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Sturgeon placing indyref2 at heart of SNP election campaign

The First Minister insists that Scotland is closer to independence than ever.

Nicola Sturgeon is the first female first minister of Scotland (Jane Barlow/PA)
Nicola Sturgeon is the first female first minister of Scotland (Jane Barlow/PA)

By Katrine Bussey, PA Scotland Political Editor

More than three decades after she joined the SNP as a teenager, Nicola Sturgeon insists Scotland is now closer than it has ever been to independence.

The Scottish First Minister is using the current election campaign to push hard for a second referendum on the issue – despite voters having rejected this just five years ago.

In the 2014 independence referendum Ms Sturgeon was Deputy First Minister in Alex Salmond’s Scottish government.

Hours after the result was known, he announced he was stepping down as both First Minister and SNP leader, with Ms Sturgeon the obvious candidate to succeed him.

She became Scotland’s first female first minister in November 2019, as well as being the first-ever woman to lead the SNP, describing this as being the “privilege of her life” .

Ms Sturgeon, 49, joined the SNP at the age of 16 – a decision which was inspired by the then prime minister Margaret Thatcher.

She explained later that she became involved in politics because she had “a strong feeling it was wrong for Scotland to be governed by the Tory government we hadn’t elected”.

Having joined the SNP in 1986 she first stood for election in the 1992 general election when, running in the Glasgow Shettleston constituency, she was the youngest candidate in Scotland in the campaign.

She unsuccessfully stood again for Westminster in 1997, then two years later, when the first Scottish Parliament elections took place she was voted in, serving then as an MSP for the Glasgow region.

Ms Sturgeon was in the running to be SNP leader in 2004 when John Swinney – who is now her Deputy First Minister – resigned from the post in the wake of European election results.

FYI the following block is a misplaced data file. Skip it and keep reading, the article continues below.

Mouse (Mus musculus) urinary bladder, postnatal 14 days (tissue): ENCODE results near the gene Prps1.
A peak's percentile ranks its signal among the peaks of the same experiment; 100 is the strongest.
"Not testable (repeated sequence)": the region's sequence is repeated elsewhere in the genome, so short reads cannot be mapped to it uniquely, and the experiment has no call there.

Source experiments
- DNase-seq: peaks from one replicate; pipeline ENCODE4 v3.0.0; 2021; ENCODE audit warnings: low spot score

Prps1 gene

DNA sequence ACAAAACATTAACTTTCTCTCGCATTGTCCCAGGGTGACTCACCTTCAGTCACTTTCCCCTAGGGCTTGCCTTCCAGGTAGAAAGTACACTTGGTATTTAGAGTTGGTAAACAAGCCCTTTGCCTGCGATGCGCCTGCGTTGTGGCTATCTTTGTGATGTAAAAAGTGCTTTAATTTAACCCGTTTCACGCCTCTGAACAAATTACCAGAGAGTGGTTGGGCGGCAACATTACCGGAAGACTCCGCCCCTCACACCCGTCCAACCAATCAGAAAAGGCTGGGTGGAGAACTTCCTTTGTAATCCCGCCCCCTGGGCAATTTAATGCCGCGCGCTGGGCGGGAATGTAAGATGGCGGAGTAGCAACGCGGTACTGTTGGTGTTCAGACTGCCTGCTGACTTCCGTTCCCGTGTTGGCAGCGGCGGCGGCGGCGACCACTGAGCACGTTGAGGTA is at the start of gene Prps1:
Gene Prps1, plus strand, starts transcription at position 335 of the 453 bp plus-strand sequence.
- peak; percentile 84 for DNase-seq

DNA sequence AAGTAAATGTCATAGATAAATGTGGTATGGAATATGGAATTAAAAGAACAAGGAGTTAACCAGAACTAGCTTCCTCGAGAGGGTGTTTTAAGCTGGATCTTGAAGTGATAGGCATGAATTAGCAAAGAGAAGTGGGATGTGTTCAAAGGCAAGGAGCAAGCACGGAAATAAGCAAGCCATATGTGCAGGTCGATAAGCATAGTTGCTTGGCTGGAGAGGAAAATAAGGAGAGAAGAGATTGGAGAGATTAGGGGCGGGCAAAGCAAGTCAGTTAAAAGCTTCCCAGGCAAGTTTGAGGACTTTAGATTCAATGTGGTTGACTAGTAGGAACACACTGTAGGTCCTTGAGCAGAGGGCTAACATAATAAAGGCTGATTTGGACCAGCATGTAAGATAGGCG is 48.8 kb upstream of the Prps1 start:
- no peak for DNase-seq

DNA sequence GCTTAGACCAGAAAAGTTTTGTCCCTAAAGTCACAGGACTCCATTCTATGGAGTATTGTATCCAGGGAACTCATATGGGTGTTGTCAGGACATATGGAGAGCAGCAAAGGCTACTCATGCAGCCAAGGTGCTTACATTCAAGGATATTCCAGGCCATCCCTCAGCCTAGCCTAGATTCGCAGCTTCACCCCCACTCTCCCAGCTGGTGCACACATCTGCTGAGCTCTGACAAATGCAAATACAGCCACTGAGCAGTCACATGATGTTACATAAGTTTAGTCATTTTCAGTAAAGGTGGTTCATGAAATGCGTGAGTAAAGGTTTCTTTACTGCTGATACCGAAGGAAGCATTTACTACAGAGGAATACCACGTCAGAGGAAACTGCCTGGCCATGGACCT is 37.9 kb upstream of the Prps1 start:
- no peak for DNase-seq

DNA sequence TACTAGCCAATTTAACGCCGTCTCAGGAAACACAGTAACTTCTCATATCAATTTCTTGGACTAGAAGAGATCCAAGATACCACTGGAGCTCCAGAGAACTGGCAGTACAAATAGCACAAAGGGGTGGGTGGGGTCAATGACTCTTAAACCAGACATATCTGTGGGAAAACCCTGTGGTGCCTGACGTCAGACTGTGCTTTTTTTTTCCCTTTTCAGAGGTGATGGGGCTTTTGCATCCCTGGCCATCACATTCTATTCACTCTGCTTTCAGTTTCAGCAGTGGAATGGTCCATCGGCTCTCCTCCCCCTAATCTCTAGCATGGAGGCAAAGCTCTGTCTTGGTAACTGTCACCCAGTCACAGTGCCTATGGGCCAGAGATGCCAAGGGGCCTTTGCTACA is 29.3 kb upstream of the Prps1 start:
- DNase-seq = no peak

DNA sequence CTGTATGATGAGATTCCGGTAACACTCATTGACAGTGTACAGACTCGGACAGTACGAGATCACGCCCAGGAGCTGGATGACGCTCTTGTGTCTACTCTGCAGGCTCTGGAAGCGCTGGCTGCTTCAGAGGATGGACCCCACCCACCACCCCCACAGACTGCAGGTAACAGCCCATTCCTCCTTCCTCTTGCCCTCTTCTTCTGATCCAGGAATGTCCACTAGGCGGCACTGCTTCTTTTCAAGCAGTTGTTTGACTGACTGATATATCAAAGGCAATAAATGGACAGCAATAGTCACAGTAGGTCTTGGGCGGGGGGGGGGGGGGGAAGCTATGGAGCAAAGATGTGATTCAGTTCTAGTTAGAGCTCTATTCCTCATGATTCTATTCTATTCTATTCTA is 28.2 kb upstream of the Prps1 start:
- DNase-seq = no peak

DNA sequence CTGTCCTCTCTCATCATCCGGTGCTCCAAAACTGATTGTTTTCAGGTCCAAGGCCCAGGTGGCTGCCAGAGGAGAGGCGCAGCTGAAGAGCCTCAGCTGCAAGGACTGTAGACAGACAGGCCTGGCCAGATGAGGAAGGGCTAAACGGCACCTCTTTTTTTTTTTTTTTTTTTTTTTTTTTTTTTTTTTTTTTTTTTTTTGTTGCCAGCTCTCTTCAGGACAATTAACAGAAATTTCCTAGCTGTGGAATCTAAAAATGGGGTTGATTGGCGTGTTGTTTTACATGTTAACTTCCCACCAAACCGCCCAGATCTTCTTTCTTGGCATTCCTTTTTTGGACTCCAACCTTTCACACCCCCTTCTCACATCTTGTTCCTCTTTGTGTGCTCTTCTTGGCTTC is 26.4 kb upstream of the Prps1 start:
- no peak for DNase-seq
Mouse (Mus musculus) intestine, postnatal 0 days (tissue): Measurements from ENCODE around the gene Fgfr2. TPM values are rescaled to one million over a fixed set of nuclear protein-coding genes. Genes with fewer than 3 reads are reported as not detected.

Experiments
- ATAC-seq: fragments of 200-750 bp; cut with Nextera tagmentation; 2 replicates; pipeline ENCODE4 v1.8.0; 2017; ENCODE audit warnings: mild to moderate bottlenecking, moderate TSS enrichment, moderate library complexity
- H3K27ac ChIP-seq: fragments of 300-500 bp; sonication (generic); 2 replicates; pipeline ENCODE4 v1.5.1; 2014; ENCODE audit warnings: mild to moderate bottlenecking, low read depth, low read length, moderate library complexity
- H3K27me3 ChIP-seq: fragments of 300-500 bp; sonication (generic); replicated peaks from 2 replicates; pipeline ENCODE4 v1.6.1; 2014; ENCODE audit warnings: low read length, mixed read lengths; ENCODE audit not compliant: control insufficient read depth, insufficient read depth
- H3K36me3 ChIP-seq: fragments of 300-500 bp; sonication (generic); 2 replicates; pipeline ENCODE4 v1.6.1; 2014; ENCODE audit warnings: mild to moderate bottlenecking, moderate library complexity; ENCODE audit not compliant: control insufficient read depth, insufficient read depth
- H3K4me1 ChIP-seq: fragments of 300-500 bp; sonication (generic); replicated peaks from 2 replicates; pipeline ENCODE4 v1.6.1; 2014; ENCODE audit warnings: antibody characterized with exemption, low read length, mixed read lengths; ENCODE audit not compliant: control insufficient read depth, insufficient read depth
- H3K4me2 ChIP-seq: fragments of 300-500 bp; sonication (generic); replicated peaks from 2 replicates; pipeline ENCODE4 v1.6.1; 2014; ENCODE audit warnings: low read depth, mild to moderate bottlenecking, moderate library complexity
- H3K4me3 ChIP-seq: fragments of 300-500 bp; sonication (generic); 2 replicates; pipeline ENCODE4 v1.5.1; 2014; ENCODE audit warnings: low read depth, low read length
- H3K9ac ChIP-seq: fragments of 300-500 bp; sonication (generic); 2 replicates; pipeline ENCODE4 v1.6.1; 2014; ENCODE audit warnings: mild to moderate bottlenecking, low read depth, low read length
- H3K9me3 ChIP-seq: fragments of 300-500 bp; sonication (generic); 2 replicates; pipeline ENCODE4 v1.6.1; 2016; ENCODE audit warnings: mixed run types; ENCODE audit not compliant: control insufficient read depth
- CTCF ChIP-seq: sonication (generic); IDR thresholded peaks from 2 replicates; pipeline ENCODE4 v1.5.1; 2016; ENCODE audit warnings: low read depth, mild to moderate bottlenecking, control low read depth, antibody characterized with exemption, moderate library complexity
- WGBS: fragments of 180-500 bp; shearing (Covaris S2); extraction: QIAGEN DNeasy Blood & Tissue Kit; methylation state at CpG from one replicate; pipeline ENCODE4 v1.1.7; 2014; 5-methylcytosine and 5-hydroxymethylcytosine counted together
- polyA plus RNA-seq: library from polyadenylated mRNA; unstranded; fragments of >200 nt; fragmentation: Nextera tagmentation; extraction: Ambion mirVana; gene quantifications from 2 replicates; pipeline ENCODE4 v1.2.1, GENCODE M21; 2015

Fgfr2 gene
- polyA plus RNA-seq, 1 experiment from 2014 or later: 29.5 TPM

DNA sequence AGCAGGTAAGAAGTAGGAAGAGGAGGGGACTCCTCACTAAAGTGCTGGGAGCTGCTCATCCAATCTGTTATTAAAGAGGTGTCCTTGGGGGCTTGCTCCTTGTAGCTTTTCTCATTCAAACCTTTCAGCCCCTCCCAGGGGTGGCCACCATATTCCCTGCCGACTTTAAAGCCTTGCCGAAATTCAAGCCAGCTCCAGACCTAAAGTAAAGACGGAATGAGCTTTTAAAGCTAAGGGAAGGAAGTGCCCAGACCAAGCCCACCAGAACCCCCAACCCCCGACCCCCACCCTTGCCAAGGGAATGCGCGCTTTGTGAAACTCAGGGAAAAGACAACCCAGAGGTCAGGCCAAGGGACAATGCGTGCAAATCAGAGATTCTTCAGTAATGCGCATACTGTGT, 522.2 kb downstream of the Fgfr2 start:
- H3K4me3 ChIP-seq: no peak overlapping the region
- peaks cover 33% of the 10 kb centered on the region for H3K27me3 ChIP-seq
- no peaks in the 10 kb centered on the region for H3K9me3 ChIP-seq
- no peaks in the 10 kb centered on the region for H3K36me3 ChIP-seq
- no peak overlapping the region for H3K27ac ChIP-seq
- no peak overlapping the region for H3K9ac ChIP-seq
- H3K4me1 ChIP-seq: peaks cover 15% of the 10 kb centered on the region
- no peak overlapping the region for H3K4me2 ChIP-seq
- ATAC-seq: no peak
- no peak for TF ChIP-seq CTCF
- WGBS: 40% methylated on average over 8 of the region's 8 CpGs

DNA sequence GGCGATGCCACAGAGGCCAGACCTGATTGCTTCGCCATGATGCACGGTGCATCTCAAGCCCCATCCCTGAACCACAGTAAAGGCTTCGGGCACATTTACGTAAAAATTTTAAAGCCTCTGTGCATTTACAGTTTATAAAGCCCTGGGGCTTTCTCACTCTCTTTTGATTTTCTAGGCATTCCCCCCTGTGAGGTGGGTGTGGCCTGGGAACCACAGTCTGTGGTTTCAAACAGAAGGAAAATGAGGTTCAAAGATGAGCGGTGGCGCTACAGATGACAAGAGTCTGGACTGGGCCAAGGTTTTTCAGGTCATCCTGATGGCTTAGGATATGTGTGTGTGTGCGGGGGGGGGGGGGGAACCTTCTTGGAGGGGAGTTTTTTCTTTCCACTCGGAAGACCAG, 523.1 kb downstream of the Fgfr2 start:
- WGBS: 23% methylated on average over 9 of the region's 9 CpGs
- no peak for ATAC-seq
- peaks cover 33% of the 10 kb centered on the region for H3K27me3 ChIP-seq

(PA Graphics)

However, when Mr Salmond announced he was bidding to be party leader – having previously said he would not take on the post – she joined forces with him and became his running mate.

Party members voted them in as leader and depute, and with Mr Salmond based in Westminster at the time it was Ms Sturgeon who led the party at Holyrood, challenging the then Labour leader Jack McConnell at First Minister’s Questions.

In 2007, when the SNP came to power at Holyrood, she won the Glasgow Govan constituency and also became health secretary as the SNP formed a minority administration in Edinburgh.

Four years later the SNP won an historic overall majority in the Scottish Parliament – an unprecedented victory which led to David Cameron conceding to SNP calls for an independence referendum.

Ms Sturgeon was a key part of the team that negotiated the terms of the referendum and was also a prominent figure in the campaign for a Yes vote.

Since becoming First Minister she has followed through on her feminist principles, by installing the first ever 50/50 gender-balanced cabinet and also ensuring Holyrood passed legislation aimed at getting more women onto public-sector boards.

A formidable campaigner, after she took on the then Scottish Secretary Alistair Carmichael in a television debate ahead of the independence vote, one commentator said the “genteel Liberal Democrat” had been “disembowelled by a ferocious and merciless nationalist”.

Outside of politics she is an avid reader, who is known to make book recommendations to her one million followers on Twitter.

She married SNP chief executive Peter Murrell in 2010 and the couple have no children, although Ms Sturgeon revealed in 2016 that she had suffered a miscarriage in 2011, describing it as a “painful experience” for the couple.



From Belfast Telegraph